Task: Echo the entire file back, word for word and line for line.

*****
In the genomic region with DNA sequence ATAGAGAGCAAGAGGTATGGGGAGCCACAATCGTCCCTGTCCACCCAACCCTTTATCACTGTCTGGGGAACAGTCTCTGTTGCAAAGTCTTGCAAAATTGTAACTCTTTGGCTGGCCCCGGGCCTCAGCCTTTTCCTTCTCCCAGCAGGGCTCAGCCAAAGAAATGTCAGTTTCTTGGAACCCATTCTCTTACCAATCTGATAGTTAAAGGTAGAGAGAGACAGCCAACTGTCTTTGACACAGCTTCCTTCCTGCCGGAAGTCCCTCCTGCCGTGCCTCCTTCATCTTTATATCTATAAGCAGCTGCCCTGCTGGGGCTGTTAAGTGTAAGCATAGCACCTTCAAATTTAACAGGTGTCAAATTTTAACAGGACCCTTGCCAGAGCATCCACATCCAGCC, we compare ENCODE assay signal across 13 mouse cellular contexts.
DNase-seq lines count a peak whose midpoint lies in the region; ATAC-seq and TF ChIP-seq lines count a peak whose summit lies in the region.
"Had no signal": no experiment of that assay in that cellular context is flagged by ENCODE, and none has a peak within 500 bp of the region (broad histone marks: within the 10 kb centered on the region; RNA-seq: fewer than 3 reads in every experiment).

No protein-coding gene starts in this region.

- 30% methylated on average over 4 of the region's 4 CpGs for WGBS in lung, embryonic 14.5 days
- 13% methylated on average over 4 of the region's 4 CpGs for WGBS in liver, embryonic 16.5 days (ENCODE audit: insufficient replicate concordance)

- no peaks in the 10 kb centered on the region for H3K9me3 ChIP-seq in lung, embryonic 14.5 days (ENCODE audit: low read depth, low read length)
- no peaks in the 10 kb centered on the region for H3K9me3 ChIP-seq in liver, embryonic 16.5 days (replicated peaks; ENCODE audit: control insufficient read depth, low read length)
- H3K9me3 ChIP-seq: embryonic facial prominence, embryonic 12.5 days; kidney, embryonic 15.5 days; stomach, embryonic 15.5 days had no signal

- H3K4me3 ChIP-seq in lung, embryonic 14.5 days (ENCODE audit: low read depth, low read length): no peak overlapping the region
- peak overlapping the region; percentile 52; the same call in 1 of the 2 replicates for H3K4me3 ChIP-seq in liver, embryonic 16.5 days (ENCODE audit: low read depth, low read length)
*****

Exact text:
In the genomic region with DNA sequence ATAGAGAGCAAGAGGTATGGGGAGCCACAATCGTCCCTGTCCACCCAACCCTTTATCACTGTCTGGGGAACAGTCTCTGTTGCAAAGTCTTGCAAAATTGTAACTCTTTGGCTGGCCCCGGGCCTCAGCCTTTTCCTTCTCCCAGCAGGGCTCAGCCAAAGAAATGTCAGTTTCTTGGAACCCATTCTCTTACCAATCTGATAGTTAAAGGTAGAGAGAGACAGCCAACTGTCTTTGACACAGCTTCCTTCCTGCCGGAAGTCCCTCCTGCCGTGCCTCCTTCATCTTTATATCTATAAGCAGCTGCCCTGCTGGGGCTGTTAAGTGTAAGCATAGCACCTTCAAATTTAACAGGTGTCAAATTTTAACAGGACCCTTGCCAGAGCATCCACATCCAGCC, we compare ENCODE assay signal across 13 mouse cellular contexts.
DNase-seq lines count a peak whose midpoint lies in the region; ATAC-seq and TF ChIP-seq lines count a peak whose summit lies in the region.
"Had no signal": no experiment of that assay in that cellular context is flagged by ENCODE, and none has a peak within 500 bp of the region (broad histone marks: within the 10 kb centered on the region; RNA-seq: fewer than 3 reads in every experiment).

No protein-coding gene starts in this region.

- 30% methylated on average over 4 of the region's 4 CpGs for WGBS in lung, embryonic 14.5 days
- 13% methylated on average over 4 of the region's 4 CpGs for WGBS in liver, embryonic 16.5 days (ENCODE audit: insufficient replicate concordance)

- no peaks in the 10 kb centered on the region for H3K9me3 ChIP-seq in lung, embryonic 14.5 days (ENCODE audit: low read depth, low read length)
- no peaks in the 10 kb centered on the region for H3K9me3 ChIP-seq in liver, embryonic 16.5 days (replicated peaks; ENCODE audit: control insufficient read depth, low read length)
- H3K9me3 ChIP-seq: embryonic facial prominence, embryonic 12.5 days; kidney, embryonic 15.5 days; stomach, embryonic 15.5 days had no signal

- H3K4me3 ChIP-seq in lung, embryonic 14.5 days (ENCODE audit: low read depth, low read length): no peak overlapping the region
- peak overlapping the region; percentile 52; the same call in 1 of the 2 replicates for H3K4me3 ChIP-seq in liver, embryonic 16.5 days (ENCODE audit: low read depth, low read length)